Life is tough and challenging for many people in the Govan area, with high levels of unemployment and deprivation. People need to work towards trying to resolve the sometimes compounding problems that affect them – rather than become cynical. A strong social base which involves various community groups, and scientists from the University providing input, helps to support people in dealing with bigger problems and help to avoid cynicism.
Summary of activity:
Worked with a community activist project called the Common Good Awareness project, http://www.inthecommongood.org to take part in an annual gathering, the Govan Reshuffle at the Pearce Institute, and added a second annual event, the Govan Science Shuffle in 2009.
The events involve masses of hands on science and art activities. The role of the Science Festival is to provide and nurture the science content at these events. The organisation of the actual event is shared by community members. Example activities include: teaching young people to solder electrical circuits, building robots and building things out of cardboard. The Reshuffle covers subjects from science to bread making, running a café, video and film-making, photography, wildlife protection, gardening and healthy eating. The Reshuffle participants prepare food from the local community garden and there is bread made on site that the kids have made themselves.
The event in January 2011 covers Climate Change and Food Security, Health and Green Spaces (wildlife science, plant science, healthy eating, gardening, green space and mental health). There will be informal chats and some more structured ‘Meet the Scientist’ sessions and table top activities. The community activist groups have a very strong interest in these issues, for example they campaign to protect some local community gardens from development, they also campaign to stop commercial projects infringing into Glasgow parks.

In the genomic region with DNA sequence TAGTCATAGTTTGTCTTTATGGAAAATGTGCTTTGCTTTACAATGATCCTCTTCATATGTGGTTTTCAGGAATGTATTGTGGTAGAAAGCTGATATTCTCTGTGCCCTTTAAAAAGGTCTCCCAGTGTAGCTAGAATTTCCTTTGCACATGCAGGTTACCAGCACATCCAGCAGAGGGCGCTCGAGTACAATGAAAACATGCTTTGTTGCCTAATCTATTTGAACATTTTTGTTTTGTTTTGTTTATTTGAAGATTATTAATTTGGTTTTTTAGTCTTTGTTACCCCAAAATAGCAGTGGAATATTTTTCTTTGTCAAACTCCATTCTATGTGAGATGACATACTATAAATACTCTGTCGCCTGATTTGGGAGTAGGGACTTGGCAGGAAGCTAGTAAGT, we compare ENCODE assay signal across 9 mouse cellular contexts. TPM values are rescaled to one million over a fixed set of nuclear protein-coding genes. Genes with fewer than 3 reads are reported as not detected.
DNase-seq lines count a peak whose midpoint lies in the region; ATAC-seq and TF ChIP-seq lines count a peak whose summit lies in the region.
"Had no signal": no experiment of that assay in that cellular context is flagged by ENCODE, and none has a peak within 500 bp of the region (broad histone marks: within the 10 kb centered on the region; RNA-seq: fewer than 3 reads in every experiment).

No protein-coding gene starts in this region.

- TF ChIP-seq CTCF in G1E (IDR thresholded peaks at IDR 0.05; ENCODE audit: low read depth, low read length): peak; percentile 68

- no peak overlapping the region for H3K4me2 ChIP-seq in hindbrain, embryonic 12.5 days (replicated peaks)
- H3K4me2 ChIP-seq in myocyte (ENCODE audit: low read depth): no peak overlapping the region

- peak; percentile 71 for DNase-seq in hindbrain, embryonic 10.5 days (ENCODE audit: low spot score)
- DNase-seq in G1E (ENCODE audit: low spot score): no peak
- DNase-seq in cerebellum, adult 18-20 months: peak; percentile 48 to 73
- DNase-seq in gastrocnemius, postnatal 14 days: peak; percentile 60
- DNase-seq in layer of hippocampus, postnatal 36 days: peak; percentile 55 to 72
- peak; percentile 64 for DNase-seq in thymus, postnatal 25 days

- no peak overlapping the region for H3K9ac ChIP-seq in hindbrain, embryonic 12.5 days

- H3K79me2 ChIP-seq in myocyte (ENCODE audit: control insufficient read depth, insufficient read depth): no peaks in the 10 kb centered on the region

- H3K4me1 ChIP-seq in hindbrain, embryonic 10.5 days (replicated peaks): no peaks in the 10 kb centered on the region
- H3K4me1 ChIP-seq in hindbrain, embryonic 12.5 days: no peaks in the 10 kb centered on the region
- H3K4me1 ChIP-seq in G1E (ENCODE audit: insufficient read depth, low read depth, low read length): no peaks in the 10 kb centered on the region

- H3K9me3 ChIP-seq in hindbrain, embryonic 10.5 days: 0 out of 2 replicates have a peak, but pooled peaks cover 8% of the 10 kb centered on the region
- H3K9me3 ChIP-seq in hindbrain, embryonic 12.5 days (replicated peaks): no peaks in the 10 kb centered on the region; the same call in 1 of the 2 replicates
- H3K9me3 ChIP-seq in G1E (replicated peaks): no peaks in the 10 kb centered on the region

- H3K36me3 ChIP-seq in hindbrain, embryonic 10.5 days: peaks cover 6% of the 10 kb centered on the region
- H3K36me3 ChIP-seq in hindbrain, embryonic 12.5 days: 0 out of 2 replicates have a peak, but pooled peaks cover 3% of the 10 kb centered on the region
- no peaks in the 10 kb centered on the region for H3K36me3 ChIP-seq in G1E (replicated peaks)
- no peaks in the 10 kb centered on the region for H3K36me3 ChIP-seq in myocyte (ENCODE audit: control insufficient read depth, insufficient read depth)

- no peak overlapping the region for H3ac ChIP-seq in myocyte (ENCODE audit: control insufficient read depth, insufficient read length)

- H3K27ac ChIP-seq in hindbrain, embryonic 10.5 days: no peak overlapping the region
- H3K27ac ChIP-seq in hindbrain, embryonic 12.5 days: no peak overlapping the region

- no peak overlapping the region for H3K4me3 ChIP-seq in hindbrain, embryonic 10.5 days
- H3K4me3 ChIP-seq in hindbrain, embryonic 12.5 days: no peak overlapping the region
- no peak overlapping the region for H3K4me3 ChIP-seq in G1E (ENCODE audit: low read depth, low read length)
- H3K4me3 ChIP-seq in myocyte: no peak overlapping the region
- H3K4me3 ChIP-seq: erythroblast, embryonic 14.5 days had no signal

A concurrent series of ‘campaigning’ workshops is run by the community organisers. The outcomes of these events are of enormous benefit in strengthening the local community. One of the major problems in our communities is isolation. Lots of community events also work in isolation and The Reshuffle links us all together.
The main evaluation comes from the general buzz of the day and loads and loads of great comments from our comments board.
What went well:
These events reach the 'hard to reach' demographics that Government projects say they want to reach - areas that are high on the Scottish Index of Multiple Deprivation. However, some of the players are highly vocal in their criticisms of Government and these events have plenty of opportunities for lively ‘political’ debate. These communities are at the sharp end of social and economic problems - it’s not ‘party politics’, and it is easy to focus on the constructive things that can be done.
The Common Good community workshops explore how people’s interests connect up and have much in common. How do we work together as a team? The event incorporates as much cultural integration as possible and we aim to highlight the wealth of culture that asylum and emigration brings to our localities.
While most of this project is based on enjoyment and fun it also has to be emphasised a main theme of what the Govan Reshuffle and the Common Good are trying to do is help to strengthen the social base of our Govan communities.
What was learned:
This year due to the interest at our last two events in Jan 2010 and May 2010, we have decided to extend the activities over two days to allow more activity. We wish to create a community 'Product' from the activities on the second day and with the introduction of music and performance. The Science Festival will work with the community groups, through the Common Good Awareness Project, to link STEM researchers and community across the whole programme.
Top tips and advice for others
It’s important to identify an appropriate role. It’s too easy to reinvent
wheels and to tread on toes, rather than finding community partners and
building on their work in a manner in which they welcome.
In public health communication, it’s important to be as ‘non-preachy’ as possible